What is anodising and where is it used?

What is anodising and where is it used?

Although many materials sport a strong corrosion resistance alongside other desirable manufacturing qualities, it can be necessary to enhance properties further. One of the methods for improving the physical properties and appearance of metals is anodising. In order to assess whether this process is right for your project, we’ve put together this helpful guide.


What is Anodising?

Anodising is a form of metal surface treatment that’s used to enhance the physical properties of the material. It is most commonly used after the workpiece has been formed into its final shape.

The process of anodising involves submerging the metal into an electrolyte solution, along with a cathode. An electrical current is passed through the metal, causing it to oxidise with the solution it’s submerged in. This results in the formation of a thick oxide layer on the metal’s surface. After anodising, the surface of the metal becomes extremely porous, meaning pigments and dyes can easily adhere to it. Although the surface of the workpiece can also be ‘sealed’ by dipping it in high temperature di-ionised water.

Uses for Anodising metal spun parts

Aluminium is the most commonly anodised material because its atoms are well positioned to form the oxide layer. Although many other popular manufacturing metals can also be used, such as titanium, steel, steel alloys, zinc, hafnium, magnesium.

Once a part has been shaped using metal spinning or another efficient cold forming technique, anodising can be used to achieve the following:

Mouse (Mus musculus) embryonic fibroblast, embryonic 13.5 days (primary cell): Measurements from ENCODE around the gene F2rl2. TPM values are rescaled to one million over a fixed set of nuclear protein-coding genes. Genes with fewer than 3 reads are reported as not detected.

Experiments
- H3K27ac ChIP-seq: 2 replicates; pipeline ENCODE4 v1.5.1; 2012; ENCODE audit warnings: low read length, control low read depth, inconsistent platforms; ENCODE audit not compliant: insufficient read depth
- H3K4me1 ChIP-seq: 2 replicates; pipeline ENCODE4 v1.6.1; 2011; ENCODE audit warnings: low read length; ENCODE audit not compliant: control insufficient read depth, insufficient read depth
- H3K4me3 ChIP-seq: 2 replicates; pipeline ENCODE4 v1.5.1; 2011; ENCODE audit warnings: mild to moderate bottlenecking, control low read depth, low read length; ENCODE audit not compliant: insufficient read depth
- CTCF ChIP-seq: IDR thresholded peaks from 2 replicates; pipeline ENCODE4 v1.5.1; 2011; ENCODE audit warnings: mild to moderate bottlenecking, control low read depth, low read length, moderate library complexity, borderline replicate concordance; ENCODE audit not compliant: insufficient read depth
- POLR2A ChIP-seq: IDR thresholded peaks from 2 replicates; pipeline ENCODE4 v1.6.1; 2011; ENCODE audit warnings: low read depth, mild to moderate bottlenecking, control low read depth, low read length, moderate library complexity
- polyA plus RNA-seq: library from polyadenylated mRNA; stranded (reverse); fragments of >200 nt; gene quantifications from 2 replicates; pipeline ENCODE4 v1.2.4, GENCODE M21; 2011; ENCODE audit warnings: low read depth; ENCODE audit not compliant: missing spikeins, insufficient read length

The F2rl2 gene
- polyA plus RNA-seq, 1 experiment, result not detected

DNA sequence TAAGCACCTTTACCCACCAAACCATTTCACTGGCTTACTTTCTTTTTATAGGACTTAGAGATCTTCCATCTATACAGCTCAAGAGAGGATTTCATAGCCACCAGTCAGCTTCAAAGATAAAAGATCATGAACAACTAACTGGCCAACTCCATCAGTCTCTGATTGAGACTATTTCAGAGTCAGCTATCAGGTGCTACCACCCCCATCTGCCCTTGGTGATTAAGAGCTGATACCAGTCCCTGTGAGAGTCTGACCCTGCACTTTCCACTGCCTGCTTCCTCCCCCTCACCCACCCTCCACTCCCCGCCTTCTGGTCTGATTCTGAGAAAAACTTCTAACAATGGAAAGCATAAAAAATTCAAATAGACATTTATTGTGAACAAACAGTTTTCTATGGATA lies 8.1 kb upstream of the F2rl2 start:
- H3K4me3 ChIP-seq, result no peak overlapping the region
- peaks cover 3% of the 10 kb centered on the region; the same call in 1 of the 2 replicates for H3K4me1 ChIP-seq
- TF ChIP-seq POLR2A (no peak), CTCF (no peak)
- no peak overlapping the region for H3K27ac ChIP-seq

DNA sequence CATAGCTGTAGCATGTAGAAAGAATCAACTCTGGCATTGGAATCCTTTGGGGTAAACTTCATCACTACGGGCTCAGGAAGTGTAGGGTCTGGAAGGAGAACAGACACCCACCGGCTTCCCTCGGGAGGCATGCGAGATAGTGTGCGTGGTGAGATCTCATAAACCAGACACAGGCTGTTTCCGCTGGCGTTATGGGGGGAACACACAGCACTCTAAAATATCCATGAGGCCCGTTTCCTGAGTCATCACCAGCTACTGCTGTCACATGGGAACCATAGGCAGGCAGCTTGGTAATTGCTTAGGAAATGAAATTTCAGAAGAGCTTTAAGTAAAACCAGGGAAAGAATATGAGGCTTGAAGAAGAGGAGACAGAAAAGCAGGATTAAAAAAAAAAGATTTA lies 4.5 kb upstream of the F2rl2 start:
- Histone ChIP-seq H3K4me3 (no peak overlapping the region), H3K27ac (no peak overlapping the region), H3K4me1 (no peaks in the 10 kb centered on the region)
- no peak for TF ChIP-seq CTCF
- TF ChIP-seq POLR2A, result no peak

• Allow for increased corrosion resistance. This is especially useful for parts that are intended for harsh environments, such as in the food industry and agricultural sector.
  • Extend the lifespan of certain parts.
  • Add decorative elements to the exterior of buildings and other public pieces.
  • Decreasing the thermal and electrical conductivity of a workpiece.

Advantages of anodising

  • Easy to clean and maintain metal parts and components.
  • Simple process.
  • Improved ‘metallic’ appearance.
  • Enables other finishes to be added on top for material property improvements.

Disadvantages of anodising

  • Some materials might not produce reliable results.
  • Possibility of colour variations in the material.
  • Not cost effective for small batches.

Other metal finishings

Anodising is just one option when it comes to treating metal spun parts and improving their function. Other notable examples include:

This electrochemical process removes a predetermined amount of material from the surface of the metal to improve its finish and appearance. As with anodising, this is done through an electrolyte bath.

This process is designed to remove rust, contaminants, and surface impurities from metal. It involves the use of an acidic solution.

Typically to follow pickling, passivation forms a protective layer of metal oxide around the material. This is primarily used for stainless steel to enhance the corrosion resistance of the metal.

Metal spinning services that meet your needs


Tanfield Metal Spinners can offer all the surface finishing techniques discussed here. This allows our services to be completely tailored to your project specifications, achieving long-lasting results. All our services are provided in accordance to our ISO 9001 accreditation. Contact us if you have any questions about metal spinning, anodising, or any of our other services.

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